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11 Doctors Explain How to Spot a Bad Doctor

Photo courtesy of [Un Bolshakov / Flickr](

Photo courtesy of Un Bolshakov / Flickr

What makes a bad doctor? We’d all like to think we can trust what comes out of a doctor’s mouth. In fact, most of us wouldn’t normally dare question a diagnosis they give simply because we don’t understand what they’re talking about anyway. But next time you’re sitting in an examination room twiddling your thumbs, do yourself a favor instead and remember these tips given by actual doctors turned Reddit users.

1. Give It to Me Straight, Doc Unfortunately I don’t think there’s a simple way for people without a medical background to evaluate the competence of their doctor. We get credited with cures unrelated to treatment and blamed for misfortunes that could not have been reasonably avoided. Patient satisfaction has far more to do with a doctor’s interpersonal skills than their clinical acumen.

2. Flip the Script If they ask the right questions but don’t pay attention to the replies. A lot of lazy doctors just have a script they work through, and so long as your replies don’t completely throw them off, they just make their way through it without picking up on things like uncertainty when answering or nervousness or crossed wires.

3. For the Sensitive A doctor who doesn’t have any empathy for your situation and just wants to treat the medical bit and get rid of you. As a patient you should not be treated like a case out of a textbook.

A good doctor will ask you how you are coping at home, what your biggest concerns are and they should try to put you in touch with OT/social services/charities/advocacy groups to try and improve your quality of life as a whole. Someone who uses this kind of holistic approach is someone you want as a doctor

4. Don’t Be a Burzynski If they distance themselves from the medical community, claim to be persecuted due to their methods or that they are a “maverick” with a unique treatment. This is a massive red flag that they are the outlier among evidence-based specialists and potentially dangerous.

Probably the best current example is Stanislaw Burzynski. Medicine is a science and they are doing it wrong.

5. Prejudice vs. History When they ignore what you say or fail to take an accurate history - this is when misdiagnoses tend to occur. When they are overtly prejudiced regarding race, gender or disability - this can impact badly on your treatment.

6. You Might Want To Write This One Down I think the biggest red flag is if your doctor acts like a dick to you. Doctors are people too, and they come in all varieties. If you meet a doctor and he/she is a jerk, never go back to them. There are plenty of doctors out there and you can find one with empathy who makes you feel heard and respected. Don’t let them talk down to you, your feelings and concerns are valid regardless of what anyone else tells you and you deserve to find a doctor who is willing to be there for you. Ask for a second opinion, ask for a referral, or ask to be scheduled with a different doctor next time. If you feel like your needs were not addressed, ask for short follow-up (1-2 weeks). If you go home and feel worse, call in, ask for help. They may send you to the ER for a million dollar work-up, but that may be what you need (scans, STAT lab work). Don’t settle, you may be the patient, but you can still be in control.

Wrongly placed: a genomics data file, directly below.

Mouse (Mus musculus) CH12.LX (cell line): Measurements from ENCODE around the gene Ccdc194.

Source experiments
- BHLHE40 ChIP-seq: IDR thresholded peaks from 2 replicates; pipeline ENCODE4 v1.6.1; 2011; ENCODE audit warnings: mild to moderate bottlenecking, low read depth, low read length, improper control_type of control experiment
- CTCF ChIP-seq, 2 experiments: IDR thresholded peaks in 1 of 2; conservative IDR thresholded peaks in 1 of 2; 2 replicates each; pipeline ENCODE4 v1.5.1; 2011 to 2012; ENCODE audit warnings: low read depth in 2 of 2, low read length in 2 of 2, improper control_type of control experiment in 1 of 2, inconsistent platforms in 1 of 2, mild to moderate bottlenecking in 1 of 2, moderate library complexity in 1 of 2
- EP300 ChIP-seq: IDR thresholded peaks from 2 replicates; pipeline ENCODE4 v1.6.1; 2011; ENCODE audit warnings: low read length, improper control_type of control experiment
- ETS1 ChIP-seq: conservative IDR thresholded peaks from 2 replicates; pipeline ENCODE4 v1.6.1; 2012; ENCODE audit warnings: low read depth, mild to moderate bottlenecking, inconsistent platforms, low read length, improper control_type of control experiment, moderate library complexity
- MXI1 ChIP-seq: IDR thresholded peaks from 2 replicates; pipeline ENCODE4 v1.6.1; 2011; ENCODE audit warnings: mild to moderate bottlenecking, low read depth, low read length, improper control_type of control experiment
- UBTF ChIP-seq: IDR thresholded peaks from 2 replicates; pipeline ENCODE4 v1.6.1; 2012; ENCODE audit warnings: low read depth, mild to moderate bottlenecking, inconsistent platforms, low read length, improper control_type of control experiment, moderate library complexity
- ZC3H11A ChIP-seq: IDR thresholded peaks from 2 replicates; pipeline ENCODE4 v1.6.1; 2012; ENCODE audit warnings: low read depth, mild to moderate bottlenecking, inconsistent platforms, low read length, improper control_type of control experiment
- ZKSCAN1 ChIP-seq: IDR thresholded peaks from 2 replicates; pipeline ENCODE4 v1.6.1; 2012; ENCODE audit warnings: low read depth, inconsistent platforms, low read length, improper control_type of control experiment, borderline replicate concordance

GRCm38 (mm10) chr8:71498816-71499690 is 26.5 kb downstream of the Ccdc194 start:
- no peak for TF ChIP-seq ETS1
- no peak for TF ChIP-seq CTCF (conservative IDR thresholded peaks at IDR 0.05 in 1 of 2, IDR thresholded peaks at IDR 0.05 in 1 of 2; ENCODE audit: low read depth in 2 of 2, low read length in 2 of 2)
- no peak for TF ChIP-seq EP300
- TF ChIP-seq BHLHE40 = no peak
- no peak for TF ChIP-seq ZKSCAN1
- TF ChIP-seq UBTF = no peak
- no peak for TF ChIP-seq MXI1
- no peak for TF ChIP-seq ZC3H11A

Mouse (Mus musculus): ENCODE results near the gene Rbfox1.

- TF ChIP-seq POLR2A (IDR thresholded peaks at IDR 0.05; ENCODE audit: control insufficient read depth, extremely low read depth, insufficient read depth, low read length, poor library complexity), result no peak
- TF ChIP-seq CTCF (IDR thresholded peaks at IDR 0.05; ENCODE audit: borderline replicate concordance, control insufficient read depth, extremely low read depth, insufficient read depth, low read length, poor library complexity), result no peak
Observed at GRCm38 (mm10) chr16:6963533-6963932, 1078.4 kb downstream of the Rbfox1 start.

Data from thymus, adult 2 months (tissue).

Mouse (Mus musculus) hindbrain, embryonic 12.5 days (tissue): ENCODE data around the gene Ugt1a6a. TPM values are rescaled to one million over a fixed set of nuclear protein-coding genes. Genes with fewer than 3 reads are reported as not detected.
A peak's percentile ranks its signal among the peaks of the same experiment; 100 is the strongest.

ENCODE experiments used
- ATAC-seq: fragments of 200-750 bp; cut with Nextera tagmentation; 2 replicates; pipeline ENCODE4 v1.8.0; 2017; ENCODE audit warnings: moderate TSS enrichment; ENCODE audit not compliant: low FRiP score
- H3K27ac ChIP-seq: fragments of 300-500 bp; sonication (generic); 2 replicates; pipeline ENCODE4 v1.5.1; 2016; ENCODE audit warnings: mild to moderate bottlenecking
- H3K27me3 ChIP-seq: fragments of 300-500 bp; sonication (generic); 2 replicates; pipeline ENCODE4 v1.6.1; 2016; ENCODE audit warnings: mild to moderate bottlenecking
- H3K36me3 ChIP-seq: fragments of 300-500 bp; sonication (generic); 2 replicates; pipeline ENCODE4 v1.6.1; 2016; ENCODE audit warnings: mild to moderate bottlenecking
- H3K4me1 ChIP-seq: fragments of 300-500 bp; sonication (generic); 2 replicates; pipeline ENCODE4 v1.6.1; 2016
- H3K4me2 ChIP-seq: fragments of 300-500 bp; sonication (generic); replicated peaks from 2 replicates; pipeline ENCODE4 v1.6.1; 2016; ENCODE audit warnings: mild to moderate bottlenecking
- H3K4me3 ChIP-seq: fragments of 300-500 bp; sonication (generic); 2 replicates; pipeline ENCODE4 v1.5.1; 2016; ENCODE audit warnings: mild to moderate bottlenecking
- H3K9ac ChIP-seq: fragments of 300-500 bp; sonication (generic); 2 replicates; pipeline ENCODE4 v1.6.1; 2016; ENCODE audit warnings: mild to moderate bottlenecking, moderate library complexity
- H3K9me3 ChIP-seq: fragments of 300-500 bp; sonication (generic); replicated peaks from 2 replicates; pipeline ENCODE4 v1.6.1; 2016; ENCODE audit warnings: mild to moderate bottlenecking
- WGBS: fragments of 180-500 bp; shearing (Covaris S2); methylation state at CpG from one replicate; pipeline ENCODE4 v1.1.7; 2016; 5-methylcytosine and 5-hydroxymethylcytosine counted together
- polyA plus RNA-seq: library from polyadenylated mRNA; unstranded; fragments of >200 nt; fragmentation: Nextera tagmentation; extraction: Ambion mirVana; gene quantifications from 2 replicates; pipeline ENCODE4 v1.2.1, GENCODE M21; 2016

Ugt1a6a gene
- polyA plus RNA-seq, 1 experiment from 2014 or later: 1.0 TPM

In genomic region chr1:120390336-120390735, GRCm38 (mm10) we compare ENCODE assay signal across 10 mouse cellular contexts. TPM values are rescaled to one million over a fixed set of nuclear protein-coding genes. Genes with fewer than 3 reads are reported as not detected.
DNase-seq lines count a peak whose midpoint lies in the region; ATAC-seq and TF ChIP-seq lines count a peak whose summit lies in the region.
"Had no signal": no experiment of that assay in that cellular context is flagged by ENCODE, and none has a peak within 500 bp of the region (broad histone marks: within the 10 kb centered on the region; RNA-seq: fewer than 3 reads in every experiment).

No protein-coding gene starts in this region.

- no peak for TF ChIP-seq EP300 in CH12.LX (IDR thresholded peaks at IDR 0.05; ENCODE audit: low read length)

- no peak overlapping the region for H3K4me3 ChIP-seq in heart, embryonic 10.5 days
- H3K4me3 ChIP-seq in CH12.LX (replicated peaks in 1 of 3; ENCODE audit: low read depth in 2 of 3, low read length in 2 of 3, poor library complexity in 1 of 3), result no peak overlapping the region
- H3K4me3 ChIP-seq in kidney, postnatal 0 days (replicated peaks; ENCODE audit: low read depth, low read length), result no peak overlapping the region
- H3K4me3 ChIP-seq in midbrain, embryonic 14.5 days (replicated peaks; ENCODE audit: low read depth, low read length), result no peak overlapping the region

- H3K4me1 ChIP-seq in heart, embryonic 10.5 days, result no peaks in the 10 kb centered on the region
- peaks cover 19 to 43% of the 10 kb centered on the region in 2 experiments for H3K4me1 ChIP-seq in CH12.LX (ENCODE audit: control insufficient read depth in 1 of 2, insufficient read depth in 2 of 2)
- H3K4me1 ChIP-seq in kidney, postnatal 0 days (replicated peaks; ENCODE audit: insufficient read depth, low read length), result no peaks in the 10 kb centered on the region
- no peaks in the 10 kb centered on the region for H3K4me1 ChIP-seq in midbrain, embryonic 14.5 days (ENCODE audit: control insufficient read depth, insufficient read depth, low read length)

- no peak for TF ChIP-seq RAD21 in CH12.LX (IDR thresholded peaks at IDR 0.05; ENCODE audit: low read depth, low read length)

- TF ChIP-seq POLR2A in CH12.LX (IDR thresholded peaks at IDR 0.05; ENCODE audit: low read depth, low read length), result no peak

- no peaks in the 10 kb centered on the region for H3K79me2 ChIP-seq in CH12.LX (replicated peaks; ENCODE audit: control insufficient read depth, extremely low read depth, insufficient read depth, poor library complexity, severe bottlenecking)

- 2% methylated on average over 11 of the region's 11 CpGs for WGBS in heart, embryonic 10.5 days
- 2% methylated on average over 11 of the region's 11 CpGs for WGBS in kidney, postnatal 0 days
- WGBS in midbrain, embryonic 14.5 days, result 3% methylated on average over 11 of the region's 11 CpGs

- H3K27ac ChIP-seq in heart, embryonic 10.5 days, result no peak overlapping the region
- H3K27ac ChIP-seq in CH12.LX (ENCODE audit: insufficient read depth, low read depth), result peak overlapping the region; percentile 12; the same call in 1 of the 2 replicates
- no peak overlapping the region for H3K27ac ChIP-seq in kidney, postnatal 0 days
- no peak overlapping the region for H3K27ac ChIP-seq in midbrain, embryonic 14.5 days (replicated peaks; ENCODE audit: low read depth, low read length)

7. The ‘Ol Dump Job Not explaining the diagnosis. Not giving alternative LEGITIMATE treatment options. Rarely is there ever only one good option (from an actual licensed healthcare professional).

8. Background Check Check where your doctor did their medical school and residency. Residency at a community hospital instead of an academic center in a big city increases the probability that they won’t practice good evidence-based medicine. Not a great correlation, but it improves your odds when picking a doctor near-randomly from a list of providers.

9. Does It Sound Like a Boner Commercial? Ask which drugs pharma companies pay him/her to sell their drugs. Check if that’s what you were prescribed.

10. No Spark Noting, Either Check your doctor’s evidence. Google Scholar puts high quality medical evidence at your fingertips without any special journal subscriptions. If she prescribed you a medicine for your condition, Google scholar the medicine’s generic name, the name of your medical condition and the word “trial” or the word “guidelines.” You should be able to find a recent clinical trial proving its efficacy, or a professional society guideline suggesting its use for your condition.

Example: Lots of rural primary care docs in the US prescribe the addictive drug Xanax (alprazolam) for anxiety. If you do the above Google scholar search, you get clinical trials only as recent as the early 1980s, and lots of recent articles discussing concern for the drug’s addictiveness. Ouch.

11. Paging Dr. Fingles Enthusiasm of checking for testicular cancer.

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